Operational Resilience
Operational Resilience

UK Finance Webinar Recap: Operational Resilience – Lessons Learnt from the Crisis

Henry Umney |

The Pandemic Crisis has offered the financial services sector a live stress test environment to assess its planning, systems, and processes for Operational Resilience. To explore this and see how institutions have fared so far, the trade group UK Finance recently hosted an Operational Resilience Webinar.

It featured Sam Lee, Head of Operational Risk EMEA at Sumitomo Mitsui Banking Corp., Jay Fitzhugh, Chief Regulatory Officer, GRC Mitratech, Andrew Rogan, Director, Operational Resilience at UK Finance, and myself.

The concept of Operational Resilience – enhancing systems and processes to maintain operational robustness and maintain market confidence – has been an emerging theme over the last 2-3 years across the world. With plans to introduce a regulatory compliance framework in Q1 2021, the UK is leading this, with formal compliance due in 2024.

The panel had a robust discussion around whether COVID had been a significant test for Operational Resilience. From a host of industry conversations, all felt that COVID had bought home the need for Operational Resilience very firmly. It has raised the profile, and value, of being systematically resilient, highlighting gaps and robustly testing those Operation Resilience frameworks that were in place.

Where these had fallen short, firms have responded very quickly, accelerating the adoption of new systems and processes far faster than they used to. However, there was also a view that COVID had been a good test of crisis management, rather than Operational Resilience itself.

Sam Lee felt that the focus of Operational Resilience was to be proactive and forward-looking while demonstrating resilience to stakeholders. He believed the (outstanding) response to COVID has been primarily reactive. One lesson for Operational Resilience will be the need to be circumspect when drawing the lessons of the response to COVID. The next significant crisis will likely need a different reaction than that brought on by the pandemic.

Watch the On-Demand Webinar

Operational Resilience – Lessons Learnt from the Crisis

Policy Management’s role in Operational Resilience

There was broad agreement on the panel for the way that organizations had handled Policy Management. Usually, this is a conservative topic, with policies for many aspects of business processes reviewed yearly. This year many policies have been reviewed weekly or monthly, which has helped businesses to appreciate fully the value of well-defined and managed policies.

However, the overhead of reviewing, implementing, and monitoring constantly changing policies has put many manual processes under excessive strain, both within the business and its supply chain. Everyone felt that automated policy management and vendor risk management were areas where time and money had been heavily invested in the UK and the US in 2020. It was a trend everyone anticipated continuing into 2021.

The challenge of proportionality

The panel also felt that COVID had highlighted the issue of proportionality in how organizations had shaped their response. Proportionality – how one can address a problem in different ways, given the different sizes of many institutions – is at the heart of the UK’s principles-based regulatory approach. Proportionality drives flexibility, which allows organizations to implement different systems and processes that meet their unique requirements. It also allows for greater risk sensitivity.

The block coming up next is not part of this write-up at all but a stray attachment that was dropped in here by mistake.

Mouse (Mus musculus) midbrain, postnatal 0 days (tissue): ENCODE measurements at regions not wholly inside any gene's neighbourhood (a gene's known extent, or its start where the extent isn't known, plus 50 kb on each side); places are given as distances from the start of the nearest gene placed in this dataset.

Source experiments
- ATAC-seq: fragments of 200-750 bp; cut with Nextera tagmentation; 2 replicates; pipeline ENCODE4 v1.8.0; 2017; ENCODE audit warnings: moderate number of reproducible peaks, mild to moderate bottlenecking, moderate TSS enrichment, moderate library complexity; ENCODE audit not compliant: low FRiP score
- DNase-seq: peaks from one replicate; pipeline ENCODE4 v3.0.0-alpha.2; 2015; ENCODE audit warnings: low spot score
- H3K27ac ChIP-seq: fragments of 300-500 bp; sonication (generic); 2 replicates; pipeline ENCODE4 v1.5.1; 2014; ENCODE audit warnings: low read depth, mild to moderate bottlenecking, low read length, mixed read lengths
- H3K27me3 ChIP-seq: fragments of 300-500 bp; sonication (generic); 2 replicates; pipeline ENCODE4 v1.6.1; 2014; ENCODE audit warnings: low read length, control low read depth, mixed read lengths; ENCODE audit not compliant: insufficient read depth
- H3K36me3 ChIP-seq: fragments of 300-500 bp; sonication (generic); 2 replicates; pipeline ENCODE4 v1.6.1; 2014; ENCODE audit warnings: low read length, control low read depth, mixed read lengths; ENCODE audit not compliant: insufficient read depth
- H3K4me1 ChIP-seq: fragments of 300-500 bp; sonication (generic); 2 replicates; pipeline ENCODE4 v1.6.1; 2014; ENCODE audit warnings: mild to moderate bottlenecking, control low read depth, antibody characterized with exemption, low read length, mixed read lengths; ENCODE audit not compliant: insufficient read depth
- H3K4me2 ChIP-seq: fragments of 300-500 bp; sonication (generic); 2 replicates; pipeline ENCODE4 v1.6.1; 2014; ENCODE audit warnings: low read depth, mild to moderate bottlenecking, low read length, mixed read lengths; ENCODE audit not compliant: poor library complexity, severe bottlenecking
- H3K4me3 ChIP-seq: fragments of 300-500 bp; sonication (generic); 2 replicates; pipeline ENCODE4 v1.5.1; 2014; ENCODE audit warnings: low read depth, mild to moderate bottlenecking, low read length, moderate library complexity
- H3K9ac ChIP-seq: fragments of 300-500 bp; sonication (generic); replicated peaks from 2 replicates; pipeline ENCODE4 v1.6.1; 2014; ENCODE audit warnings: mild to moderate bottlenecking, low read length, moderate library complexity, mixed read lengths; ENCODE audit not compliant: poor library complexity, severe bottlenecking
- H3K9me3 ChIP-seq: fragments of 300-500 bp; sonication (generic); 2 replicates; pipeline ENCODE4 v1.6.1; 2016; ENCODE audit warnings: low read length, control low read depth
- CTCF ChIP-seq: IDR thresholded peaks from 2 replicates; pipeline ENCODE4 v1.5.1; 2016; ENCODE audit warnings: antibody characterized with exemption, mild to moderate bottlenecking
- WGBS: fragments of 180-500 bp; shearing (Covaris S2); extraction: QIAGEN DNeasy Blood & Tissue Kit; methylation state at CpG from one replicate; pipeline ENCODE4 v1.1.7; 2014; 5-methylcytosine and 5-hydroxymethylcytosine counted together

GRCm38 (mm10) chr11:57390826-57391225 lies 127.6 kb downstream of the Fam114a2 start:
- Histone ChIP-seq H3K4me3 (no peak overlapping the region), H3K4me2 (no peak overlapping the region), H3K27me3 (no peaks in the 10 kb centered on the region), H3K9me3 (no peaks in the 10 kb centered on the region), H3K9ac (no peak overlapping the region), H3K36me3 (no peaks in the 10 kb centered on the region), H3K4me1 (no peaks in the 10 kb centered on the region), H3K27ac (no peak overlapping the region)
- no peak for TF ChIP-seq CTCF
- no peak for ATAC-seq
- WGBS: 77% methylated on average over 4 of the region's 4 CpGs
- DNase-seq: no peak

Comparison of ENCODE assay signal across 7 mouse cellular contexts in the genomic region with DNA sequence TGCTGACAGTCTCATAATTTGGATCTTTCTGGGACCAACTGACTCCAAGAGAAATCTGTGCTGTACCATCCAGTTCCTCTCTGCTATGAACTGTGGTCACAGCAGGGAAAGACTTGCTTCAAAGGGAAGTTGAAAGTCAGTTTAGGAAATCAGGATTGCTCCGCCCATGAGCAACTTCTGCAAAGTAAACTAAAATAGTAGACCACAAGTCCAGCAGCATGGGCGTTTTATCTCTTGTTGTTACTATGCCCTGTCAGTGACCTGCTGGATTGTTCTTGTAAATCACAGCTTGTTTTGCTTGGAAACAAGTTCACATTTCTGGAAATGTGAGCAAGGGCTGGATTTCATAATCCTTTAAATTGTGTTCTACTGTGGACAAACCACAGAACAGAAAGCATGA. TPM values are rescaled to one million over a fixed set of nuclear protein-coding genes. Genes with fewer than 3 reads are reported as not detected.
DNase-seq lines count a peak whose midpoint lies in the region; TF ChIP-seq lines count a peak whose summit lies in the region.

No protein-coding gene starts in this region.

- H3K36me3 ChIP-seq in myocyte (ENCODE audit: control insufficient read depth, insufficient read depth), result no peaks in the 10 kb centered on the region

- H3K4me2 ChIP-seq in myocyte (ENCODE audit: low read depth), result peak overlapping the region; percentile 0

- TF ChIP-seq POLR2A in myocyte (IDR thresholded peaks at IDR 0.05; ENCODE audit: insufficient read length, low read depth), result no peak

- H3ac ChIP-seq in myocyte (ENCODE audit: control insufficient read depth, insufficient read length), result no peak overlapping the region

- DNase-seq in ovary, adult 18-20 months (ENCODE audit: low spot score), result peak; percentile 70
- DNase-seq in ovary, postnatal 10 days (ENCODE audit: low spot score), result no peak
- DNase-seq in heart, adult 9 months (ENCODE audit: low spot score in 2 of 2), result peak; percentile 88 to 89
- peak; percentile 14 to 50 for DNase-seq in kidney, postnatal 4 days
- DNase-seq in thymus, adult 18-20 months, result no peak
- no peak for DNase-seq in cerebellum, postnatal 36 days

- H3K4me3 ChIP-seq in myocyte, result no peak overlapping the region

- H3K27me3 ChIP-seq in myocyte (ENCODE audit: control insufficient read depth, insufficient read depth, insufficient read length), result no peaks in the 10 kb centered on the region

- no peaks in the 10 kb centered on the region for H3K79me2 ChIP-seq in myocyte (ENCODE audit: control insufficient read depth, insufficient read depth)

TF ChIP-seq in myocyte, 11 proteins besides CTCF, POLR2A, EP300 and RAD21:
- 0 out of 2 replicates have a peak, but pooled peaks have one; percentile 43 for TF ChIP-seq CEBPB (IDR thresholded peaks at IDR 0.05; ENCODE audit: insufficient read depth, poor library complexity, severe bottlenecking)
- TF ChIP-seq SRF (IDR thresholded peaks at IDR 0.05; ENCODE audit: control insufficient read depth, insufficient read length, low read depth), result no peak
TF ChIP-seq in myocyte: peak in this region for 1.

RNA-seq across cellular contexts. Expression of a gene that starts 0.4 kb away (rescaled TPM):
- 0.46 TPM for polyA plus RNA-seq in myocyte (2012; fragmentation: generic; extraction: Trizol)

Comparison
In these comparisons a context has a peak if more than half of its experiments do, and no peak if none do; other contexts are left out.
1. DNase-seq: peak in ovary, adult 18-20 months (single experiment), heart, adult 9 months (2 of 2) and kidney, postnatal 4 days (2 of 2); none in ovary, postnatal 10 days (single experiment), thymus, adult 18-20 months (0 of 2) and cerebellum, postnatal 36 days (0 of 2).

As Sam Lee pointed out, there might be situations where, for example, a smaller institution might not be able to find out who is in their fourth tier of suppliers. They might decide that not having visibility of this – given the effort and costs involved and the likely limited risks – is an acceptable business risk. It would need to fall within normal risk parameters and be approved, documented, transparent, and auditable.

MRM and EUC usage

An issue that I flagged during our discussion was Model Risk Management (MRM) and End User Computing (EUC) applications. Models have been put to good use during the Pandemic, helping analysts and management navigate the potential impact of economic slowdowns, vaccines, inflation, and unemployment, for example, on lending, borrowing, and the balance sheet of an institution.

EUCs, especially spreadsheets, have been used extensively in modeling and other areas for many years in Banks. Extensive homeworking has led to an even greater increase in their use. The lack of controls in these applications, compared to IT-managed applications, exposes an institution to a range of operational, reputational, and regulatory risks.

In response to COVID, risk and compliance teams are stepping up their efforts to integrate the management of their corporate-IT and EUC applications, especially around MRM. Their goal is to maintain the flexibility that EUCs bring while still delivering transparency to stakeholders and management.

The panel wrapped up discussions with how Mitratech was helping customers enhance their resilience during the pandemic. The key areas were policy management, vendor risk management, and model risk management. These were all very dynamic areas where the assessment and review cycle had been dramatically reduced, as the commercial, HR, and legal situation changed to reflect changes in the pandemic’s impact. The automation these solutions delivered were proving to be a game-changer for many.

Watch the webinar using the link below.   Or learn more about how to enhance your Operational Resilience here.

Watch the On-Demand Webinar

Operational Resilience – Lessons Learnt from the Crisis

[bctt tweet=”Automated compliance solutions have been a game-changer for many companies during the COVID-19 pandemic.” via=”yes”]

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